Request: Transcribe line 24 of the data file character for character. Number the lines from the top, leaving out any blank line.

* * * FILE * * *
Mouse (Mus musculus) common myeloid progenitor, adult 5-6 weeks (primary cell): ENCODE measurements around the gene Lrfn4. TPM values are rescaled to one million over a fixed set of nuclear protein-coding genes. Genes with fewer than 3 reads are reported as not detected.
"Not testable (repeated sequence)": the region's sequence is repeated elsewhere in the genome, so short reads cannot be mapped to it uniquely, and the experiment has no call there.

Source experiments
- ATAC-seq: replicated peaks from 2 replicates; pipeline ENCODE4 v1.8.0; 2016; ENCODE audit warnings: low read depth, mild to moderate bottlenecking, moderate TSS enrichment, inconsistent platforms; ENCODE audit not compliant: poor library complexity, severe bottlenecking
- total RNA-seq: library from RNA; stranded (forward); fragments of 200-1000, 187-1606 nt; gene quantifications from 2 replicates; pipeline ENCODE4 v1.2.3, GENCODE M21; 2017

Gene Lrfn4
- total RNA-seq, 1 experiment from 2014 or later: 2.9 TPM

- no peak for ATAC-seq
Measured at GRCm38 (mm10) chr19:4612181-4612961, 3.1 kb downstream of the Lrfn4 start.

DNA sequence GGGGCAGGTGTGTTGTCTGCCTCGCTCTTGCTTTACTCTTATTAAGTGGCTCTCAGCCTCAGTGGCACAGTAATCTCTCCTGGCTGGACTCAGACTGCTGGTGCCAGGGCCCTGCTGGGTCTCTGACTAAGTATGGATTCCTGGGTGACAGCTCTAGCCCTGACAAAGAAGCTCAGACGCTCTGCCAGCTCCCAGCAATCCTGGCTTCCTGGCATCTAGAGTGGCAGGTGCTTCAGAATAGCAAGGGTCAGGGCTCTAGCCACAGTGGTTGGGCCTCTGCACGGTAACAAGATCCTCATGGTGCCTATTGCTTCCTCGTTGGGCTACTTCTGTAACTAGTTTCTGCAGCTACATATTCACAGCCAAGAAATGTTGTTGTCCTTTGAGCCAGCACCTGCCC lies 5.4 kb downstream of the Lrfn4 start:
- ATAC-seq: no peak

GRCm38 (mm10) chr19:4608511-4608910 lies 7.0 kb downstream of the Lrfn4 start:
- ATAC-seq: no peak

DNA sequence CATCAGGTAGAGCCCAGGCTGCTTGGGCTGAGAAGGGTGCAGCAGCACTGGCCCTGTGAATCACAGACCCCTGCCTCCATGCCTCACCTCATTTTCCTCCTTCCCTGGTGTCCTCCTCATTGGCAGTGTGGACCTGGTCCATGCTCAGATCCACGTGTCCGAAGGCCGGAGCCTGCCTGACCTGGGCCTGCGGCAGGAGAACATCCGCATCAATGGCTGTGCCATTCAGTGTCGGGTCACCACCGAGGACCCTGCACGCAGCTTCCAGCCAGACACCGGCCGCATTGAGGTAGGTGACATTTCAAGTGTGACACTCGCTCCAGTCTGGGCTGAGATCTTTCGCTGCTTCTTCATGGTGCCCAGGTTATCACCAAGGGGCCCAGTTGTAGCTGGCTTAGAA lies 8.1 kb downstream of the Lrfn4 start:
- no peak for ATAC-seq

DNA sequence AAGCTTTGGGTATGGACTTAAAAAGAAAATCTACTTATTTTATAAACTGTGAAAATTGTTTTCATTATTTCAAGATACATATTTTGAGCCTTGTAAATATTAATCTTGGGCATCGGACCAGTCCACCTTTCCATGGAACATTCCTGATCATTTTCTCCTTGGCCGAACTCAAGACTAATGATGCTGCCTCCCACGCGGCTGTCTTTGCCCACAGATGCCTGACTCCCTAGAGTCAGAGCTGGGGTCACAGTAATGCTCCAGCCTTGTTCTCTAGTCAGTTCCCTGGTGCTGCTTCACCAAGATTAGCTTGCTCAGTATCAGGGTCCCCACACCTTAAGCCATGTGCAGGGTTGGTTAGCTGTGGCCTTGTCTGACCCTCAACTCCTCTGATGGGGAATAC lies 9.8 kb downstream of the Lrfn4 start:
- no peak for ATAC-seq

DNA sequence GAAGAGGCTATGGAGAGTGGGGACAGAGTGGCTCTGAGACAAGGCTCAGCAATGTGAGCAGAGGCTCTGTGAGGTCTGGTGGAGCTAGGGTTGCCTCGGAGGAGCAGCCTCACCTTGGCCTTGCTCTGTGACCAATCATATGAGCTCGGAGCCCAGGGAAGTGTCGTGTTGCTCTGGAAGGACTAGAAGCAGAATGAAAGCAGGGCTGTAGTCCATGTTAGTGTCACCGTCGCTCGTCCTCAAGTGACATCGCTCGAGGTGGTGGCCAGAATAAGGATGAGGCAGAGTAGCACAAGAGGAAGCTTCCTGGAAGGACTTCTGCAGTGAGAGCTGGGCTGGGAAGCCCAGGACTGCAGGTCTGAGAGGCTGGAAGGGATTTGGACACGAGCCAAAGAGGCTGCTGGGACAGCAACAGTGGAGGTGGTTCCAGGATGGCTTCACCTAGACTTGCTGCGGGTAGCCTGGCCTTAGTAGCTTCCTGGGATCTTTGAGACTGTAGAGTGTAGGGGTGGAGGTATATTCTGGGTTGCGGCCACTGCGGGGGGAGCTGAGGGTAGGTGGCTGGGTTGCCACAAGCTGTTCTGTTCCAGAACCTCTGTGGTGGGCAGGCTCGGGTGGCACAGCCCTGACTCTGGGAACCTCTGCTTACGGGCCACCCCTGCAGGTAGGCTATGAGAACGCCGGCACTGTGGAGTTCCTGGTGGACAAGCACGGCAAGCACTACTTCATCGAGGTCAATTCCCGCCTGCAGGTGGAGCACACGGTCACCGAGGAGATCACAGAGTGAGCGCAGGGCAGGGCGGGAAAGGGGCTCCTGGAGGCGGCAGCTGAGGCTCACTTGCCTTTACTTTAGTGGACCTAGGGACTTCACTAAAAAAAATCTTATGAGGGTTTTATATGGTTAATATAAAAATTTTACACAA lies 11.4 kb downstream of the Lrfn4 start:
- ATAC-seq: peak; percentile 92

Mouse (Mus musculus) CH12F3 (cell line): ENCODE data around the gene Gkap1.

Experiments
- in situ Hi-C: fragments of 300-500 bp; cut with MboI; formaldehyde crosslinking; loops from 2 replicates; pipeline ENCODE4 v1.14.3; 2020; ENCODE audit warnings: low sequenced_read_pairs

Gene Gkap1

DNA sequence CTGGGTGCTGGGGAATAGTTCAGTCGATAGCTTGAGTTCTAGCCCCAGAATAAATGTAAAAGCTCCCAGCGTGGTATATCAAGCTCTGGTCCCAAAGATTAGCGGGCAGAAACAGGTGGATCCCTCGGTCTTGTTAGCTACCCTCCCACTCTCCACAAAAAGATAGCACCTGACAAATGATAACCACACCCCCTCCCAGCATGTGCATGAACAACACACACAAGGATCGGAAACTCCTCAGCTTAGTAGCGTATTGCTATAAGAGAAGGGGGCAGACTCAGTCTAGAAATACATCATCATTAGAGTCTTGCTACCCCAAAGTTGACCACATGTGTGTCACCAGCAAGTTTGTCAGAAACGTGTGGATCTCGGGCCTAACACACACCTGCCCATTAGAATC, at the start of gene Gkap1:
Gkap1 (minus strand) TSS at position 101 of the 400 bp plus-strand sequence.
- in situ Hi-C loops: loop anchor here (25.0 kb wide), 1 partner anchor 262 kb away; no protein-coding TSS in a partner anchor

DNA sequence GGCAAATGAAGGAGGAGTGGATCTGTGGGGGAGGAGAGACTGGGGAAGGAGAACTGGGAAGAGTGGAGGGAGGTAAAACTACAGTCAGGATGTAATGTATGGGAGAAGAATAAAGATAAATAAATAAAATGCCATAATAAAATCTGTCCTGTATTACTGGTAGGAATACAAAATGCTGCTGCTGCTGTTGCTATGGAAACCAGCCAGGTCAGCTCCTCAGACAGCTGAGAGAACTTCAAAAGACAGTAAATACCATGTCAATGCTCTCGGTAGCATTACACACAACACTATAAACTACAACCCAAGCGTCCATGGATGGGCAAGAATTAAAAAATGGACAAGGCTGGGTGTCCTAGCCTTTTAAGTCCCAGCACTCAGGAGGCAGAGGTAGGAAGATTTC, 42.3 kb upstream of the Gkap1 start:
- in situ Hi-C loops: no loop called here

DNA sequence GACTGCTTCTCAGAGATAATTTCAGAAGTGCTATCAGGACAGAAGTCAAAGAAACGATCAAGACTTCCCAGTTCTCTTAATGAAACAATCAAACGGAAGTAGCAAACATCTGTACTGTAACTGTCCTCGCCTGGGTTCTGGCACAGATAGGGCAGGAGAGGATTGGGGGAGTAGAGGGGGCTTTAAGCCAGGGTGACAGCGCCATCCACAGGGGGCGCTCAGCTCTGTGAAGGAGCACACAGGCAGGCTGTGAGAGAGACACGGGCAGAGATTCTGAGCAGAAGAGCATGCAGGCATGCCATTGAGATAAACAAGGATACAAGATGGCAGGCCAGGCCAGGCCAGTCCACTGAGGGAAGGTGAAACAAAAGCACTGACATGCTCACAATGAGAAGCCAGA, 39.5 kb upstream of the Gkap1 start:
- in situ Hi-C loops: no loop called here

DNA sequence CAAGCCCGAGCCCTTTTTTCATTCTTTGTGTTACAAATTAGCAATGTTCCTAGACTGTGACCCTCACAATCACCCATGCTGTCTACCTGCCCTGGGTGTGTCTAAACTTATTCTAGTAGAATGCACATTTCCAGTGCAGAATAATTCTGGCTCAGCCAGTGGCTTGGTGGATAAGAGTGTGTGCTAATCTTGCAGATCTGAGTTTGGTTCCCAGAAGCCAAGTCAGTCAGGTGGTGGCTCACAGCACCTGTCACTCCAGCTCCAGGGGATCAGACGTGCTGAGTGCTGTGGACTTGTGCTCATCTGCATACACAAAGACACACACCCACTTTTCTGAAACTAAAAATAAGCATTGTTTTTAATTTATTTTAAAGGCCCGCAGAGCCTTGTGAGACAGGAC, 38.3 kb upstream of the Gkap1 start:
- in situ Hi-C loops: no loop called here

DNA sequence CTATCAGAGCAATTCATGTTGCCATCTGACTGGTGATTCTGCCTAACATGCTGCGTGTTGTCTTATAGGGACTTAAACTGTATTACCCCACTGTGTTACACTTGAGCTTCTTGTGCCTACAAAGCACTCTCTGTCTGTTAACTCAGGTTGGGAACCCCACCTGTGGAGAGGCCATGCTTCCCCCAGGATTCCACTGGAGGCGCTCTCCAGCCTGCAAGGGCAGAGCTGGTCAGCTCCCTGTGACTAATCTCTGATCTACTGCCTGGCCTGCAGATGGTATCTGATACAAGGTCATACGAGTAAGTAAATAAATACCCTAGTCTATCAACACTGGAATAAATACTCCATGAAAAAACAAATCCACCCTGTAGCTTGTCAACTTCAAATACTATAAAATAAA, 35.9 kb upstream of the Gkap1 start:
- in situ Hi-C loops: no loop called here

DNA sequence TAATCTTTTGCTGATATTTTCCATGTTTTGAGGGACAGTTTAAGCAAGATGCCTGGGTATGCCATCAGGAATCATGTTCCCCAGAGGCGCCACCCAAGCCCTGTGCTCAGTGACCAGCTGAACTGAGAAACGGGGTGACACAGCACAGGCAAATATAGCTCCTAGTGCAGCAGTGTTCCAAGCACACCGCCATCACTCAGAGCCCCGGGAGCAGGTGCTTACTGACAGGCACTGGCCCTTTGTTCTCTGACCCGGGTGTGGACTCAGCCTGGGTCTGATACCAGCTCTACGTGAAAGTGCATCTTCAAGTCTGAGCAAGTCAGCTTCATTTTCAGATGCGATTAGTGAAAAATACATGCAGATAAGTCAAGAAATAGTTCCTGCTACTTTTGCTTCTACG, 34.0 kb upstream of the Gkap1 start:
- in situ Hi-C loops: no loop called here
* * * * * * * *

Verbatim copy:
DNA sequence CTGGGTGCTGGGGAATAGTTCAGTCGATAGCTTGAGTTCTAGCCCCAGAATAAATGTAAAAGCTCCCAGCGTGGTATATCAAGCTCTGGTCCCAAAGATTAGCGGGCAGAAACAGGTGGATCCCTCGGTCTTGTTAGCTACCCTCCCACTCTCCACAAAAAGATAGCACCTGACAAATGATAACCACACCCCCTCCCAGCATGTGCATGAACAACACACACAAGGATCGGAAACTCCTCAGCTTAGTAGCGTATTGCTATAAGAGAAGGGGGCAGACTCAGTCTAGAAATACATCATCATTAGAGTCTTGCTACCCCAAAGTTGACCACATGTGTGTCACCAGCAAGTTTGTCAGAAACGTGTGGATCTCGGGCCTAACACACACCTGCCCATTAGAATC, at the start of gene Gkap1: